Women in Science Linky-Post

My beautifully kludgy little script that does much of the work of putting together linky-posts for me – pulling everything with a special “to SB” tag off my del.icio.us account and formatting it – has stopped working. I cry tears of sadness. I also have a backlog of links.

Like, f’rinstance, April’s Scientiae carnival. And the announcement for next month’s Scientiae carnival – I’m excited about the theme!

And a couple of things on the social status of women in relation to geology: A Broadsheet summary of this article (pdf) about how oil and mineral-resource economies are bad for women. The kernel of the argument is this: “when growth encourages women to join the formal labor market, it ultimately brings about greater gender equality; when growth is based on oil and mineral extraction, it discourages women from entering the labor force and tends to exaggerate gender inequalities.” There’s also an article in Advances in Geosciences about women’s role in social adaption to climate change.

MOAR LINKS under teh foldz NOM NOM.

The Angry Black Woman has called for a Carnival of Allies:

Is it easier to understand oppression, to move past guilt and on to useful dialogue, etc., if the person explaining these things to you in-depth is a person like yourself? White or male or straight or Christian or whatever? I don’t know. But as this is the Internet, it should be easy to figure out.

Posts are due May 5, see ABW’s post for details.

Renée Bergland reviewed wrote a biography of 19th Century astronomer Maria Mitchell, and was surprised that it’s not a story about a woman who triumphs against the forces of oppression:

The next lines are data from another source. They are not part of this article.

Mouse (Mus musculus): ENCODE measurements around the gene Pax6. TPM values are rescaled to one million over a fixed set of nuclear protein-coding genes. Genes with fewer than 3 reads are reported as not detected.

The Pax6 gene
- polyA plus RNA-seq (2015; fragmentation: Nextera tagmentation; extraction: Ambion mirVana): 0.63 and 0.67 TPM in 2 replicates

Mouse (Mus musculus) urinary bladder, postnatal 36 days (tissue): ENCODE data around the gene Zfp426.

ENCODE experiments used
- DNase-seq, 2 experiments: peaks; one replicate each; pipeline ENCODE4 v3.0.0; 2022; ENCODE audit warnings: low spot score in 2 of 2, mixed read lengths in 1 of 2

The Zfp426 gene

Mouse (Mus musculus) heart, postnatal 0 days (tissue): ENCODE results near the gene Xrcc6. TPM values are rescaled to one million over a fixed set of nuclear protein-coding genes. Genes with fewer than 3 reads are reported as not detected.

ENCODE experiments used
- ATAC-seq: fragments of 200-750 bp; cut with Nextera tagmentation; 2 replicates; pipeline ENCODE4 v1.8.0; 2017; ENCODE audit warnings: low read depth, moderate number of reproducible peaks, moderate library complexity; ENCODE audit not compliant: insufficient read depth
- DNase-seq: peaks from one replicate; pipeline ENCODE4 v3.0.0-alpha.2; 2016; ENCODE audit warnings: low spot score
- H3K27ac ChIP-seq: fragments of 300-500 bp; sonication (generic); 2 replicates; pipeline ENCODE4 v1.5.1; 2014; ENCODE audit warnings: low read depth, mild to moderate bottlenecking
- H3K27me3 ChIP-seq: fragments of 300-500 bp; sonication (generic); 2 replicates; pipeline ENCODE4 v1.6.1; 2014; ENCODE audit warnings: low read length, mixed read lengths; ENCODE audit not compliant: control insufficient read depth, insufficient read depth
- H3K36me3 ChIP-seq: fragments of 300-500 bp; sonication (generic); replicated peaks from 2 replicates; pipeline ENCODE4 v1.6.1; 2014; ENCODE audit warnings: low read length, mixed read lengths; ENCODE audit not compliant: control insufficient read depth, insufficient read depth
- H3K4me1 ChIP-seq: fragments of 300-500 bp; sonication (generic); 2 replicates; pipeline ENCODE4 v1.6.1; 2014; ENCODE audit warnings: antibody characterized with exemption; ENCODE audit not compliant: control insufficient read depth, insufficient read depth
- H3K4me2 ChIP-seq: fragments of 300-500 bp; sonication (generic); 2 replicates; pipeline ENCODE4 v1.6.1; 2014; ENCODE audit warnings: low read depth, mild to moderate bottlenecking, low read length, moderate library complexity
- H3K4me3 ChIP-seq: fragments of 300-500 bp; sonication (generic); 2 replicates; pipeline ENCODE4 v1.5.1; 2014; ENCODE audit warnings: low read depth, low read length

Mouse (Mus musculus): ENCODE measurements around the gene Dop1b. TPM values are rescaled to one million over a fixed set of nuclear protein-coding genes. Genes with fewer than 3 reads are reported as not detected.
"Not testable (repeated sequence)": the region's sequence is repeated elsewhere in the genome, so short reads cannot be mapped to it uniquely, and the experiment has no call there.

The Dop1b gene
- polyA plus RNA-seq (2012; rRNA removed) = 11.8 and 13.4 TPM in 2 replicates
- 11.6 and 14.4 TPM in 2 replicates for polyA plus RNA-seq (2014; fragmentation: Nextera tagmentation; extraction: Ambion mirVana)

On one hand, it’s exciting to realize that there was a time (not that long ago) when a girl like the young Maria Mitchell grew up believing that there was nothing preventing her from achieving scientific greatness. On the other hand, it’s a bit discouraging to realize that when I was born in New York City in the late twentieth century, the odds were worse for girls in astronomy than they had been when Mitchell was born on Nantucket more than a hundred and fifty years before. To add to the depression factor, I worried that uncovering Mitchell’s advantages might make her achievements seem less impressive.

Finally, this is way old, but that loyalty oath thing? The teacher got her job back.


  1. Jessica Bennett wrote:

    Thanks for the link to the Renee Bergland piece! One correction, though–she didn’t review the biography, she wrote it. I hadn’t even considered that the post could come off as a review, but I now see how “When I started my book on the nineteenth-century scientist Maria Mitchell” could be interpreted in more than one way.

    Thanks again, and I hope you’ll keep reading Beacon Broadside.

    Jessica Bennett
    Blog Editor, Beacon Broadside

  2. Maria wrote:

    Whoops! That’s what I get for posting while tired. Thanks for the correction!

  3. delagar wrote:

    I’m glad the loyalty oath deal was resolved, except they’re still making people sign loyalty oaths. They just let this one slide because she had a union behind her and (probably) belonged to a religion that was respectable.

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